The power law exponent of avalanches that released on the Seewer Berg slope (${\mathit{\alpha}}_{\text{SeewerBerg}}=\mathrm{2.1}\pm \mathrm{0.2}$, *x*_{min}=273 m^{2}) was comparable to the power law exponent that we obtained by running the model on the DEM of the corresponding slope ($\mathit{\alpha}=\mathrm{2.2}\pm \mathrm{0.2}$, *x*_{min}=10 m^{2}, Fig. 9a). The aspect ratio of the release areas on the DEM ($\frac{\text{width}}{\text{length}}=\mathrm{1.0}\pm \mathrm{0.3}$) increased slightly compared to the uniform slope simulations ($\frac{\text{width}}{\text{length}}=\mathrm{0.8}\pm \mathrm{0.3}$). The qualitative comparison of the release area locations in the model (Fig. 9b) with the heatmap created from field observations (Fig. 9c) showed an overlap in the most likely release locations. However, the model underestimated the large release area sizes. This resulted in an overall offset of the release area distribution to smaller release areas.

## 5.1 Observed glide-snow avalanche release area distribution

We observed glide-snow avalanche release areas on Dorfberg for 15 seasons. The release area distribution can be described with a power law distribution with an exponent of ${\mathit{\alpha}}_{\text{Dorfberg}}=\mathrm{2.4}\pm \mathrm{0.1}$ for release areas larger than 633 m^{2}. To the best of our knowledge, there are no comparable datasets for glide-snow avalanches available. However, a similar exponent has been found for dry-snow slab avalanches (*α*_{slab} = 2.2 ± 0.1; Faillettaz et al., 2004). Our findings are limited to release areas at Dorfberg, and local topographic properties likely impact the observed distribution. In addition, the extraction of release areas from time-lapse photographs is inherently limited in resolution. The minimum detectable release area depends on the topography and the orientation of the release area towards the camera (Fees et al., 2023). As a result, the number of very small avalanches may be underrepresented in the Dorfberg dataset.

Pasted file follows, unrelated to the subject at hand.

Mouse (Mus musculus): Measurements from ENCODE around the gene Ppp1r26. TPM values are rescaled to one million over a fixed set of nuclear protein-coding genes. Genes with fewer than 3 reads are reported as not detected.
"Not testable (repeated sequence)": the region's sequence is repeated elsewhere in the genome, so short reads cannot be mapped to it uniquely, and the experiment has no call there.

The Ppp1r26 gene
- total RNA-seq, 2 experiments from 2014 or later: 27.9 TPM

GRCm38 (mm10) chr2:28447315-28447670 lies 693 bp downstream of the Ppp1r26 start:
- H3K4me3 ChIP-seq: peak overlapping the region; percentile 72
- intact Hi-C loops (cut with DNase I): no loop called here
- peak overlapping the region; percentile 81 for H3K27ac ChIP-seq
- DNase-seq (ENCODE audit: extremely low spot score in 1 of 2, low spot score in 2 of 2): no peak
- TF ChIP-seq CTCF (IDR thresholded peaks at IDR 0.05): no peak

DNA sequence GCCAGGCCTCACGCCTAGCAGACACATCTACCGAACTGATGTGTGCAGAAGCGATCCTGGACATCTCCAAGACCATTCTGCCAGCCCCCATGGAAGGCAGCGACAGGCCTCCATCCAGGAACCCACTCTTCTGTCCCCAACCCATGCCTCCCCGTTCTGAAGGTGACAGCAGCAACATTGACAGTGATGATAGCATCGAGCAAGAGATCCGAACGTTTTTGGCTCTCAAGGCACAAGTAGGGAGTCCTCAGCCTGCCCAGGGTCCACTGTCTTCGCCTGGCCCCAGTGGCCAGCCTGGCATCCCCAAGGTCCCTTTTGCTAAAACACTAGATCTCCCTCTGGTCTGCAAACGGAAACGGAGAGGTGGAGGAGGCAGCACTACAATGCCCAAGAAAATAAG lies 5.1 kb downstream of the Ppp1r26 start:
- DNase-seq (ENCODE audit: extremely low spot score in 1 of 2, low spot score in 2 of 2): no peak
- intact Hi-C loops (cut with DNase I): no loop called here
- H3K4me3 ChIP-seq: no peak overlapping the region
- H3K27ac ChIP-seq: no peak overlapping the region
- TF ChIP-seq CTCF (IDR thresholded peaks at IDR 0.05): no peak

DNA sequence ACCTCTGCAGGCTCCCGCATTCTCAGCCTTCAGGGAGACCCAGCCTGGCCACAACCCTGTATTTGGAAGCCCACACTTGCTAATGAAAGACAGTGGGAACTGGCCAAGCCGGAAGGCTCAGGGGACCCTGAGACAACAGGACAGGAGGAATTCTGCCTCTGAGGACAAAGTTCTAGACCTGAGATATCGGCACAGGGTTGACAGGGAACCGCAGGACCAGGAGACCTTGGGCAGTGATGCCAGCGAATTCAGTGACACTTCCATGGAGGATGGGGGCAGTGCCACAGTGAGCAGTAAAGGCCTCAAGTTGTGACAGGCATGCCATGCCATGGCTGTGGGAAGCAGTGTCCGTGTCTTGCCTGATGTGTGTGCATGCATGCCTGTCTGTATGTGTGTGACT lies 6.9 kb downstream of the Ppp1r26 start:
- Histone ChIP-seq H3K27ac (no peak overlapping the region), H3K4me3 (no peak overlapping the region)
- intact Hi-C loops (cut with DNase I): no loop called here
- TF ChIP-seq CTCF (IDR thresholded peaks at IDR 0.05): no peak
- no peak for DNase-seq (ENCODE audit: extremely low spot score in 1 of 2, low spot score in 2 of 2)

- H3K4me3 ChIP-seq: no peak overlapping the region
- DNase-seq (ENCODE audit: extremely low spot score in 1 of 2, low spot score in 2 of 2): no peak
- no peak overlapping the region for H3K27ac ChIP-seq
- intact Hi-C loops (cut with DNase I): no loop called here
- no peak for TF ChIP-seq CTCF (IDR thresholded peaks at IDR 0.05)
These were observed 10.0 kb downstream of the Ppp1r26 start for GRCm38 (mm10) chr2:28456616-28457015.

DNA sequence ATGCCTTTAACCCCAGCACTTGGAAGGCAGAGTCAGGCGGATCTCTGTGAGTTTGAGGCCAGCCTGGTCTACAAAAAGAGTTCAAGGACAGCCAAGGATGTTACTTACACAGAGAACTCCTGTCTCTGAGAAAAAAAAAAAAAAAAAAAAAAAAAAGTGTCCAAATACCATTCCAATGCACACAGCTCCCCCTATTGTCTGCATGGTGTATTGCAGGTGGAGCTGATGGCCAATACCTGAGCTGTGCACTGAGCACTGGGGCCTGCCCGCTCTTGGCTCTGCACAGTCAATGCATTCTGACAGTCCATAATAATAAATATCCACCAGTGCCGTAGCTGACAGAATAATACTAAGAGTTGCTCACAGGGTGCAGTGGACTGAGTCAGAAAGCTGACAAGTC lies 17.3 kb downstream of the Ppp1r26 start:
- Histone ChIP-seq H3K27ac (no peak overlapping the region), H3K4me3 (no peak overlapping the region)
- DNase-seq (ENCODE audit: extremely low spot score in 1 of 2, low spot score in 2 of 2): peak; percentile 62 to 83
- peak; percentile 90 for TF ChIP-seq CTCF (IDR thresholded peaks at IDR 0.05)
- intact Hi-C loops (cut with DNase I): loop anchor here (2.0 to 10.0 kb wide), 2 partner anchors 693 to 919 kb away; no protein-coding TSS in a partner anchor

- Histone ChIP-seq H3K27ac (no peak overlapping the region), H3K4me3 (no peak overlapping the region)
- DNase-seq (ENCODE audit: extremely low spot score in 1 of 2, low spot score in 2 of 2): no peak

The power law distribution was a suitable fit for the observed glide-snow avalanche release area distribution on Dorfberg (Fig. 5a). The Kolmogorov–Smirnov test yielded *p*=0.88, which supports the null hypothesis that the data follow a power law distribution (Clauset et al., 2009). However, the log-normal distribution could be another suitable distribution (*p*_{log normal}=0.99). An increased number of observed glide-snow avalanche release areas across several orders of magnitudes and across varying locations would be necessary to confirm scale-invariant power law behavior.

Large field datasets may also allow for the separation of avalanches based on the suspected source of interfacial water (surface-generated interfacial water vs. interface-generated interfacial water; Fees et al., 2023). For the Dorfberg observations, the release area distribution of interface events (${\mathit{\alpha}}_{\text{interface}}=(\mathrm{4.5}\pm \mathrm{0.9})$, *x*_{min}=1649 m^{2}, *n*=16) exhibited a larger exponent than for surface events (${\mathit{\alpha}}_{\text{surface}}=(\mathrm{2.1}\pm \mathrm{0.2})$, *x*_{min}=640 m^{2}, *n*=41). However, this result is considered preliminary due to scarce observation data.

## 5.2 Model assumptions and limitations